A quick introduction

Lerwick is Shetland's only town, with a population of about 7,500 – although about half of the islands' 22,000 people live within 10 miles of the burgh.

Founded as an unofficial marketplace to service 17th century Dutch herring fleets, Lerwick took a long time to grow. Because of its illegal status (and alleged immorality!) the straggling hamlet around the shore of Leir Wick ('muddy bay') was demolished by order of the Scalloway court in 1615 and 1625.

Most of the sandstone buildings on the waterfront date from the 18th century, although a few are older. The narrow main street still follows the old shoreline but modern harbour works have been built out in front of shops and warehouses that once stood in the sea.

No-one designed the old town – it just grew – but, up beyond the Hillhead, Victorian architects laid out a "new town" of spacious villas and public parks, dominated by Lerwick Town Hall – a monument to the civic pride of the 1880s.

How to get to Lerwick

Lerwick is the main port for the NorthLink ferry from Aberdeen and Kirkwall. It is 24 miles by road from Sumburgh Airport.

Where to stay

For a list of accommodation providers in Lerwick, see Visit Scotland, Airbnb and Shetland Visitor.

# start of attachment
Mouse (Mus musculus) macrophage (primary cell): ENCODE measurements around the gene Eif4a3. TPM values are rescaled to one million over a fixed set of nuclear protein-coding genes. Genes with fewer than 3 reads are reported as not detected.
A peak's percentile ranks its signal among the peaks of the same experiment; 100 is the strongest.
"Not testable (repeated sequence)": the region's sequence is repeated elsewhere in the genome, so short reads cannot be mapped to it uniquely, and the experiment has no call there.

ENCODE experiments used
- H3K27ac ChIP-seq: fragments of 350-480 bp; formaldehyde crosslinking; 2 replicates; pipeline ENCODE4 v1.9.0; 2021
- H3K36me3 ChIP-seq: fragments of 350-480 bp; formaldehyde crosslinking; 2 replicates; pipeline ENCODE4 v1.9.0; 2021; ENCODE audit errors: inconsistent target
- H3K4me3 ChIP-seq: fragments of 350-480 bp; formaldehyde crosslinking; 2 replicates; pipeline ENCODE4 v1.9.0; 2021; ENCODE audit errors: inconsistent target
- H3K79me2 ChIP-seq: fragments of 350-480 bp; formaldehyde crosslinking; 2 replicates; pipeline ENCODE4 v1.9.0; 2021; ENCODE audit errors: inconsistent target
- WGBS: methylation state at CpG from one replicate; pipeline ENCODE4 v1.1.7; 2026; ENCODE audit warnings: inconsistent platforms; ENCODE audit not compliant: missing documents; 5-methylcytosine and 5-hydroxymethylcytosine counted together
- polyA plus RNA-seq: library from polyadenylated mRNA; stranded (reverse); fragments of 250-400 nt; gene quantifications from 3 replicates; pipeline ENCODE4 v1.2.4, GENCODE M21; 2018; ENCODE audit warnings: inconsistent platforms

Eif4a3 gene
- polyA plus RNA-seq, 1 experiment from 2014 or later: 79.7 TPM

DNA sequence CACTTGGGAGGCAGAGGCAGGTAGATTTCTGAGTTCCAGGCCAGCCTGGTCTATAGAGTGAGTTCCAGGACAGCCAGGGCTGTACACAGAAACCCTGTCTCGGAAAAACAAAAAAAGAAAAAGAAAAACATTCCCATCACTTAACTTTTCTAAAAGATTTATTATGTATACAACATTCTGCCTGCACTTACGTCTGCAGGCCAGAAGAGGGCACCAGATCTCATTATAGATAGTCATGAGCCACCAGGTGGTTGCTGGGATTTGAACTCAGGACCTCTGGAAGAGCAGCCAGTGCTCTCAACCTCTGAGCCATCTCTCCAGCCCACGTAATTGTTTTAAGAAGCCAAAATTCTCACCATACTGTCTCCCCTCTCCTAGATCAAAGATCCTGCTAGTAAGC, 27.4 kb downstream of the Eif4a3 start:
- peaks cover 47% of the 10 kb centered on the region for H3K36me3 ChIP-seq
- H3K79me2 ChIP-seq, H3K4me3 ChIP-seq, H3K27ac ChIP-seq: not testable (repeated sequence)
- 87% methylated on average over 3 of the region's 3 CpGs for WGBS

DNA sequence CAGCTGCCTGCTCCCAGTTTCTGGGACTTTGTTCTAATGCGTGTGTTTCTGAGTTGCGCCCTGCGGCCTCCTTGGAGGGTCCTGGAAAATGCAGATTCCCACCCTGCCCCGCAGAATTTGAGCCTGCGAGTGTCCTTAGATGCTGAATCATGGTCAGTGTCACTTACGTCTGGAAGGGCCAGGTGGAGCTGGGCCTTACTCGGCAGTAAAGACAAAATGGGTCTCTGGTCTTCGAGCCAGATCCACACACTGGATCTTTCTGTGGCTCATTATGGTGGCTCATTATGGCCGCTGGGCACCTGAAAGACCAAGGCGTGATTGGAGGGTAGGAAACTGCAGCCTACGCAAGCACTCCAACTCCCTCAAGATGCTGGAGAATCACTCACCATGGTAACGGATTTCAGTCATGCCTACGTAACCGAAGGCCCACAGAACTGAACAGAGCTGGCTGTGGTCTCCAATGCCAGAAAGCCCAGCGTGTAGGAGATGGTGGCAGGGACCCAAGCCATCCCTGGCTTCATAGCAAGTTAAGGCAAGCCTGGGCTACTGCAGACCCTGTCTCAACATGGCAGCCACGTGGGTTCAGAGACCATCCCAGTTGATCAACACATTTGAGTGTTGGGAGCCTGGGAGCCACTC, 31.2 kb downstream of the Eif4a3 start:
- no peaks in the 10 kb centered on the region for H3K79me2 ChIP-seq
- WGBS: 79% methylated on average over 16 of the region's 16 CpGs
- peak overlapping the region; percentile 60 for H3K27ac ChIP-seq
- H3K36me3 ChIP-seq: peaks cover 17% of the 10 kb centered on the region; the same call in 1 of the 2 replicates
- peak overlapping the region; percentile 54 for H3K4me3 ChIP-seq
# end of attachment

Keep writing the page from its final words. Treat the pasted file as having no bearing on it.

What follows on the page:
Places to visit

Useful information
  • Visit Scotland's Lerwick iCentre is located in the centre of Lerwick at the Market Cross. As well as help with your visitor queries, the centre also stocks a range of Shetland's finest locally made crafts, from Fair Isle knitting to silver jewellery.
  • Public toilets are located on the Esplanade, across from Victoria Pier in the town centre .
  • You can access free WiFi at the arts venue Mareel, the Shetland Museum and Archives and the Shetland Library.

Fascinating facts

  • You can find the house of Jimmy Perez, the main character in the BBC TV series Shetland, at the south end of Commercial Street. This example of a traditional waterside merchant’s store, shop, workshop and house is one of the most photographed buildings in Shetland. Privately owned, but exterior selfies are welcome!
  • Lerwick is said to have been built on the proceeds of smuggling! In the 1600s, Dutch fishermen arrived in Shetland for the herring fishery and traded goods both legally and illegally with locals. Evidence of illicit activity can be found in a series of tunnels that run under Commercial Street. Goods such as gin, brandy, and tobacco were unloaded from the ships and squirrelled away underground to avoid customs.

Discover more about Lerwick